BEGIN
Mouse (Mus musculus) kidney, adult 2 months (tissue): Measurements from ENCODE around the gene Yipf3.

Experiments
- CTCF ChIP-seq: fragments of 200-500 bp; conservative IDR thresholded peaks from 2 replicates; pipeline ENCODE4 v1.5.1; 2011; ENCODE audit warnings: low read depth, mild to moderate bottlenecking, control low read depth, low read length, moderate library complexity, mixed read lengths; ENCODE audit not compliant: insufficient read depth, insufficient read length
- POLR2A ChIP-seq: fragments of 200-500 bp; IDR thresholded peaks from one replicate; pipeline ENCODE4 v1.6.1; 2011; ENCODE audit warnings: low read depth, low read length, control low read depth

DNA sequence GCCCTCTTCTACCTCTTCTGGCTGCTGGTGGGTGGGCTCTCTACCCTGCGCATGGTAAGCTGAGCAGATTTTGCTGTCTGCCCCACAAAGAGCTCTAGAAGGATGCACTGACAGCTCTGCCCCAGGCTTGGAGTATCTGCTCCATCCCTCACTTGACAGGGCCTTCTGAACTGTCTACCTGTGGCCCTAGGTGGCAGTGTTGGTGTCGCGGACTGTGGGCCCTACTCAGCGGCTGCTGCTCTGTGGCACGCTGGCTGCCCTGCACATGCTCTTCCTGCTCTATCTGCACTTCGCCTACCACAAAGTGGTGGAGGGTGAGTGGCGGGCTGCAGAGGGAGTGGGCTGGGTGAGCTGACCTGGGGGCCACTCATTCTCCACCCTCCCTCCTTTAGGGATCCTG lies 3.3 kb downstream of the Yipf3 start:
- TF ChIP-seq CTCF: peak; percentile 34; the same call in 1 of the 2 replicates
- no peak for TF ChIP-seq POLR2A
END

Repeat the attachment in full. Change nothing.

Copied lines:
Mouse (Mus musculus) kidney, adult 2 months (tissue): Measurements from ENCODE around the gene Yipf3.

Experiments
- CTCF ChIP-seq: fragments of 200-500 bp; conservative IDR thresholded peaks from 2 replicates; pipeline ENCODE4 v1.5.1; 2011; ENCODE audit warnings: low read depth, mild to moderate bottlenecking, control low read depth, low read length, moderate library complexity, mixed read lengths; ENCODE audit not compliant: insufficient read depth, insufficient read length
- POLR2A ChIP-seq: fragments of 200-500 bp; IDR thresholded peaks from one replicate; pipeline ENCODE4 v1.6.1; 2011; ENCODE audit warnings: low read depth, low read length, control low read depth

DNA sequence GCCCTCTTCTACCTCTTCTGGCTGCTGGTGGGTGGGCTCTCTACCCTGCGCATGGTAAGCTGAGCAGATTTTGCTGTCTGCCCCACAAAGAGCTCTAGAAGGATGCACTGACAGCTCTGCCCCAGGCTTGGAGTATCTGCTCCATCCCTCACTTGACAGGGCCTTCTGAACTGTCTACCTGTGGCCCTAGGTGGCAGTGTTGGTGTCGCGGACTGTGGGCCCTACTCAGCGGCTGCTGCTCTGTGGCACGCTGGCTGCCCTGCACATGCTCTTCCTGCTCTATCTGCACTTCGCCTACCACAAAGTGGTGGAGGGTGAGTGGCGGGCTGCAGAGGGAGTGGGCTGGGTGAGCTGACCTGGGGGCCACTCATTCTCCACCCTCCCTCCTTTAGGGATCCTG lies 3.3 kb downstream of the Yipf3 start:
- TF ChIP-seq CTCF: peak; percentile 34; the same call in 1 of the 2 replicates
- no peak for TF ChIP-seq POLR2A